Set during the Japanese colonial rule of Korea (1910-45), this period piece revolves around a group of strong-willed people - mainly scholars - who try to publish a hangul dictionary against violent pressure from the Japanese military.
Starring Yoon Kye-sang as the group’s leader and Yoo Hae-jin as a hot-tempered single father of two children who gets himself involved in the secret and dangerous project by chance, the movie revolves around the mission and the relationship of the two characters with contrasting personalities.
Directed by Eom Yu-na, who wrote the script for last year’s hit title “A Taxi Driver,” “Mal_Mo_E” marks her directorial debut.
Mystery, Drama, Sci-fi / 129 / English / Jan. 17
Directed, written and produced by M. Night Shyamalan of the horror title “The Sixth Sense” (1999), “Glass” is the final installment of the “Eastrail 177” trilogy, which began with “Unbreakable” (2000) and continued with “Split” (2017).
Bringing James McAvoy, Bruce Willis and Samuel L. Jackson back to the screen, “Glass” centers on David Dunn (Willis), the Philadelphia security guard from “Unbreakable” who realized he was invincible, and Elijah Price (Jackson) from the same title, whose brittle bones break like glass, earning him the nickname “Mr. Glass.” Elijah’s physical weakness leads him to escape into the world of comic books, with a strong desire to know whether superheroes really exist. Kevin Wendell Crumb (McAvoy), a disturbed man with 24 personalities, also makes his return.
Beginning only a few weeks after the events of “Split,” Dunn uses his abilities to track down and capture The Beast, the most dangerous of Crumb’s 24 personalities. Orchestrating the fight is Price, who holds the secret that the two men are desperate to uncover.
Sarah Paulson also appears in the movie as Dr. Ellie Staple, a psychiatrist who believes she can cure the three troubled characters.
Animation / 98 / Japanese / Jan. 16
Kun is a four-year-old boy who has a newborn sister. At first, he is very excited about having a new sibling, but that sense of excitement soon turns to jealousy when he realizes all his parents’ love and attention have been taken displaced instead onto his new sister, Mirai, a Japanese name that translates to “future.”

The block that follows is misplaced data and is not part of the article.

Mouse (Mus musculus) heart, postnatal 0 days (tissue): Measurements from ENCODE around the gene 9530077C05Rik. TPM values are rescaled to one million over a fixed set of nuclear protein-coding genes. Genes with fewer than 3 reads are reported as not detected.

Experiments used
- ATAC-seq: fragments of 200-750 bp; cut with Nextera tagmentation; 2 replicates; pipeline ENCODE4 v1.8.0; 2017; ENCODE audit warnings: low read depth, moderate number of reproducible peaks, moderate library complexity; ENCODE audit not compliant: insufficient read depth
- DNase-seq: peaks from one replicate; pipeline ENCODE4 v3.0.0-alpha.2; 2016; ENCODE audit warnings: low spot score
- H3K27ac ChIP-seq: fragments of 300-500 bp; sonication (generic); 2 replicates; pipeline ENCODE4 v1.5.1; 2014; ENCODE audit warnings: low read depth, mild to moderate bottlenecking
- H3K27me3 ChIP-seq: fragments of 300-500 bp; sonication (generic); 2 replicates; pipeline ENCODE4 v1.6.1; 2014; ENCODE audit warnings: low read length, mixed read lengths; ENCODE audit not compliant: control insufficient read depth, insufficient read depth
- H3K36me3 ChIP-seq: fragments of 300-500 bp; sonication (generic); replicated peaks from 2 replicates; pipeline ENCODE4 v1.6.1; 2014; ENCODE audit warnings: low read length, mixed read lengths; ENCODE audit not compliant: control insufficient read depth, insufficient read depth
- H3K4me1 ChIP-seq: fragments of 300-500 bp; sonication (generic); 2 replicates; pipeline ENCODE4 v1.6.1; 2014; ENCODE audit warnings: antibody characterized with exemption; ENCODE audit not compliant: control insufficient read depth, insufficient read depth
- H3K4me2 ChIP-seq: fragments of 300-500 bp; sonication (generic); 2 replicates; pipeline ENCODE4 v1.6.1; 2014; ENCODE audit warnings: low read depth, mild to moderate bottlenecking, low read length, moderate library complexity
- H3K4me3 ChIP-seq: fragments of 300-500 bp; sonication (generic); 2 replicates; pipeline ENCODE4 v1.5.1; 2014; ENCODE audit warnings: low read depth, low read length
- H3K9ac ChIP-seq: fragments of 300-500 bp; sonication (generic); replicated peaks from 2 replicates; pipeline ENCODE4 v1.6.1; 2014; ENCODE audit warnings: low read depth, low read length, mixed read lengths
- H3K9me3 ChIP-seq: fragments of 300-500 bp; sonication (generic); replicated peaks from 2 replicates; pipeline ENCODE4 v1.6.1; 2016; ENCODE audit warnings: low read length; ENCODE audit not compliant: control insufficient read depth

After one of the many tantrums Kun throws in front of his parents for not loving him enough, he stomps off to the garden where he meets a strange man believed to be the human version of the dog the family raises. On another occasion, he also meets a middle school girl who claims to be a future version of Mirai.Directed by Mamoru Hosoda, best known in Korea for “The Boy and the Beast” (2015) and “The Girl Who Leapt Through Time” (2006), his latest title is a coming-of-age film that shows time’s journey through Kun’s eyes.
The film gained international acclaim, and premiered last year at Directors’ Fortnight, an independent event held parallel to the Cannes Film Festival.
Comedy / 126 / Korean / Jan. 16
Hong Jang-mi (Yoo Ho-jeong) is the nagging and nosy mother of a daughter (Chae Soo-bin). Her ordinary days, however, begin to change when she chances upon her old friend Myeong-hwan (Park Sung-woong). The encounter risks Jang-mi having to reveal the past she had hoped to keep hidden from the people around her.
Flitting back and forth between the 1970s and the current day, Ha Yeon-soo portrays the younger version of Jang-mi, who dreamed of becoming a singer. Myeong-hwan was also an aspiring singer who Jang-mi dated and with whom she shared her dream. The younger version of Myeong-hwan is played by Lee Won-keun.
The film is directed by rookie filmmaker Cho Seok-hyun, and co-stars Oh Jung-se and Choi Woo-shik.